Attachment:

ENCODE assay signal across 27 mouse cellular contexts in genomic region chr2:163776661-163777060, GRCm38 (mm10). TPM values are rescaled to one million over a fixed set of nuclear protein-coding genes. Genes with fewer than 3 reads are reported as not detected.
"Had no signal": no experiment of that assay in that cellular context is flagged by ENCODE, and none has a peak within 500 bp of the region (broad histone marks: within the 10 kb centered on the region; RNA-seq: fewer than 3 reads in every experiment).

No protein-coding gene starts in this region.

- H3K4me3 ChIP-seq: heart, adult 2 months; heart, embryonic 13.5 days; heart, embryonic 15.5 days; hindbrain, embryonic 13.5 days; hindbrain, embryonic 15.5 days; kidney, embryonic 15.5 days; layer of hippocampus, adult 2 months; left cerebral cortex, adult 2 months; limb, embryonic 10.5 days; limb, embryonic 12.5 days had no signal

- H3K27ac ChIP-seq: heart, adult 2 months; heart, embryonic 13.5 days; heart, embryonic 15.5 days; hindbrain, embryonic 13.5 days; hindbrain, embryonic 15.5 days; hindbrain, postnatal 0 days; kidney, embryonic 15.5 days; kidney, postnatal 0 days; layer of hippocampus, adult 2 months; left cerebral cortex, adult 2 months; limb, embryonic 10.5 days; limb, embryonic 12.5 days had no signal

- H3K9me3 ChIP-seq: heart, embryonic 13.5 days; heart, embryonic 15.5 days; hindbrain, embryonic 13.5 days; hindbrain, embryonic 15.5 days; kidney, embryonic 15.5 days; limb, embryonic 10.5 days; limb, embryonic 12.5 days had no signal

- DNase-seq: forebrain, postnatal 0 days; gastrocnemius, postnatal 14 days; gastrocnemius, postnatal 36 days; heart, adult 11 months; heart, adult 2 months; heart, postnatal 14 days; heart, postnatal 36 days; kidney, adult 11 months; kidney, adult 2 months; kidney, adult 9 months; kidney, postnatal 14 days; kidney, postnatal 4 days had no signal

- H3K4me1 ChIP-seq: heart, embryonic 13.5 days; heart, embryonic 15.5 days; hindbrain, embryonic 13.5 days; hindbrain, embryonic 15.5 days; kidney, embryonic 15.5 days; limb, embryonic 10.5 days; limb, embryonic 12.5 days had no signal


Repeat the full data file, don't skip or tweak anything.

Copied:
ENCODE assay signal across 27 mouse cellular contexts in genomic region chr2:163776661-163777060, GRCm38 (mm10). TPM values are rescaled to one million over a fixed set of nuclear protein-coding genes. Genes with fewer than 3 reads are reported as not detected.
"Had no signal": no experiment of that assay in that cellular context is flagged by ENCODE, and none has a peak within 500 bp of the region (broad histone marks: within the 10 kb centered on the region; RNA-seq: fewer than 3 reads in every experiment).

No protein-coding gene starts in this region.

- H3K4me3 ChIP-seq: heart, adult 2 months; heart, embryonic 13.5 days; heart, embryonic 15.5 days; hindbrain, embryonic 13.5 days; hindbrain, embryonic 15.5 days; kidney, embryonic 15.5 days; layer of hippocampus, adult 2 months; left cerebral cortex, adult 2 months; limb, embryonic 10.5 days; limb, embryonic 12.5 days had no signal

- H3K27ac ChIP-seq: heart, adult 2 months; heart, embryonic 13.5 days; heart, embryonic 15.5 days; hindbrain, embryonic 13.5 days; hindbrain, embryonic 15.5 days; hindbrain, postnatal 0 days; kidney, embryonic 15.5 days; kidney, postnatal 0 days; layer of hippocampus, adult 2 months; left cerebral cortex, adult 2 months; limb, embryonic 10.5 days; limb, embryonic 12.5 days had no signal

- H3K9me3 ChIP-seq: heart, embryonic 13.5 days; heart, embryonic 15.5 days; hindbrain, embryonic 13.5 days; hindbrain, embryonic 15.5 days; kidney, embryonic 15.5 days; limb, embryonic 10.5 days; limb, embryonic 12.5 days had no signal

- DNase-seq: forebrain, postnatal 0 days; gastrocnemius, postnatal 14 days; gastrocnemius, postnatal 36 days; heart, adult 11 months; heart, adult 2 months; heart, postnatal 14 days; heart, postnatal 36 days; kidney, adult 11 months; kidney, adult 2 months; kidney, adult 9 months; kidney, postnatal 14 days; kidney, postnatal 4 days had no signal

- H3K4me1 ChIP-seq: heart, embryonic 13.5 days; heart, embryonic 15.5 days; hindbrain, embryonic 13.5 days; hindbrain, embryonic 15.5 days; kidney, embryonic 15.5 days; limb, embryonic 10.5 days; limb, embryonic 12.5 days had no signal